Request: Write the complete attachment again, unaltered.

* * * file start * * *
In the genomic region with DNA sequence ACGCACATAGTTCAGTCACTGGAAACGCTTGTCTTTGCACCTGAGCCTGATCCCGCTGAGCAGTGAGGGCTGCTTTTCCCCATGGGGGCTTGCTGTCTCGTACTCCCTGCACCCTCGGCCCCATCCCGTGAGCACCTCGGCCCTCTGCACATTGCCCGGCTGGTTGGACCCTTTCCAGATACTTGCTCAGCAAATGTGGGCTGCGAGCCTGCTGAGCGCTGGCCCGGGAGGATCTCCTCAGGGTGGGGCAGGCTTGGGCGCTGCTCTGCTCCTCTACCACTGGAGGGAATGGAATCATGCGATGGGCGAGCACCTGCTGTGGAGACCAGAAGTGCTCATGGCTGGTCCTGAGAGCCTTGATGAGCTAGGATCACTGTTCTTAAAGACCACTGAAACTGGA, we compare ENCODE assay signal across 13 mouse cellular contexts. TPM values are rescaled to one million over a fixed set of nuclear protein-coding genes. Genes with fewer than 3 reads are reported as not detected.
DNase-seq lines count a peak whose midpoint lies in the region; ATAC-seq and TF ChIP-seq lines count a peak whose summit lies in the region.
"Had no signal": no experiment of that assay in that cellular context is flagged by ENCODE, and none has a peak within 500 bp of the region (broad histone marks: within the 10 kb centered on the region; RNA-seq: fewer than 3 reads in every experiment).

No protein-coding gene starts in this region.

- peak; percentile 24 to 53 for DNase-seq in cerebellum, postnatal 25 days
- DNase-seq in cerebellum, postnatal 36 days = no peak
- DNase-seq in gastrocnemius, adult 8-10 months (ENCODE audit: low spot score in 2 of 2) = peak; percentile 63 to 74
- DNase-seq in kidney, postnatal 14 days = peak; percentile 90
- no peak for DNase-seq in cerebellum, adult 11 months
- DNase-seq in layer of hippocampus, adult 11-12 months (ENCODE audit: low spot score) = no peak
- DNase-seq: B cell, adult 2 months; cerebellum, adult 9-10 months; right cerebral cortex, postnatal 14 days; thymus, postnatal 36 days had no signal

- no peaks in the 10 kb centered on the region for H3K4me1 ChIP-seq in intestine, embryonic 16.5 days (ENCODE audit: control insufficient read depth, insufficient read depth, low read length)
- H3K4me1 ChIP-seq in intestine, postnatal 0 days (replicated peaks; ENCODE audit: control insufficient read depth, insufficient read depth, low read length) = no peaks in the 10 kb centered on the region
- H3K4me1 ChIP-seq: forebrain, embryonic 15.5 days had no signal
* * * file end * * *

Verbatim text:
In the genomic region with DNA sequence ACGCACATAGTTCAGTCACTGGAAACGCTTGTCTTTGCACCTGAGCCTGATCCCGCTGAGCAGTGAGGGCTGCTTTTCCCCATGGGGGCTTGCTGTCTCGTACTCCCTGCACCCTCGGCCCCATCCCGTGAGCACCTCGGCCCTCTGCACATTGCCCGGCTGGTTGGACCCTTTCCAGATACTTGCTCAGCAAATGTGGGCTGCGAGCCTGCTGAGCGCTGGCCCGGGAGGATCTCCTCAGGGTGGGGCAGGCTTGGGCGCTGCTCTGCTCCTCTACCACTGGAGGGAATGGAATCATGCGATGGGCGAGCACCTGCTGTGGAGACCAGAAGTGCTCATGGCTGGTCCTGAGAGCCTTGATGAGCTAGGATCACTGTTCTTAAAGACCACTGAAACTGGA, we compare ENCODE assay signal across 13 mouse cellular contexts. TPM values are rescaled to one million over a fixed set of nuclear protein-coding genes. Genes with fewer than 3 reads are reported as not detected.
DNase-seq lines count a peak whose midpoint lies in the region; ATAC-seq and TF ChIP-seq lines count a peak whose summit lies in the region.
"Had no signal": no experiment of that assay in that cellular context is flagged by ENCODE, and none has a peak within 500 bp of the region (broad histone marks: within the 10 kb centered on the region; RNA-seq: fewer than 3 reads in every experiment).

No protein-coding gene starts in this region.

- peak; percentile 24 to 53 for DNase-seq in cerebellum, postnatal 25 days
- DNase-seq in cerebellum, postnatal 36 days = no peak
- DNase-seq in gastrocnemius, adult 8-10 months (ENCODE audit: low spot score in 2 of 2) = peak; percentile 63 to 74
- DNase-seq in kidney, postnatal 14 days = peak; percentile 90
- no peak for DNase-seq in cerebellum, adult 11 months
- DNase-seq in layer of hippocampus, adult 11-12 months (ENCODE audit: low spot score) = no peak
- DNase-seq: B cell, adult 2 months; cerebellum, adult 9-10 months; right cerebral cortex, postnatal 14 days; thymus, postnatal 36 days had no signal

- no peaks in the 10 kb centered on the region for H3K4me1 ChIP-seq in intestine, embryonic 16.5 days (ENCODE audit: control insufficient read depth, insufficient read depth, low read length)
- H3K4me1 ChIP-seq in intestine, postnatal 0 days (replicated peaks; ENCODE audit: control insufficient read depth, insufficient read depth, low read length) = no peaks in the 10 kb centered on the region
- H3K4me1 ChIP-seq: forebrain, embryonic 15.5 days had no signal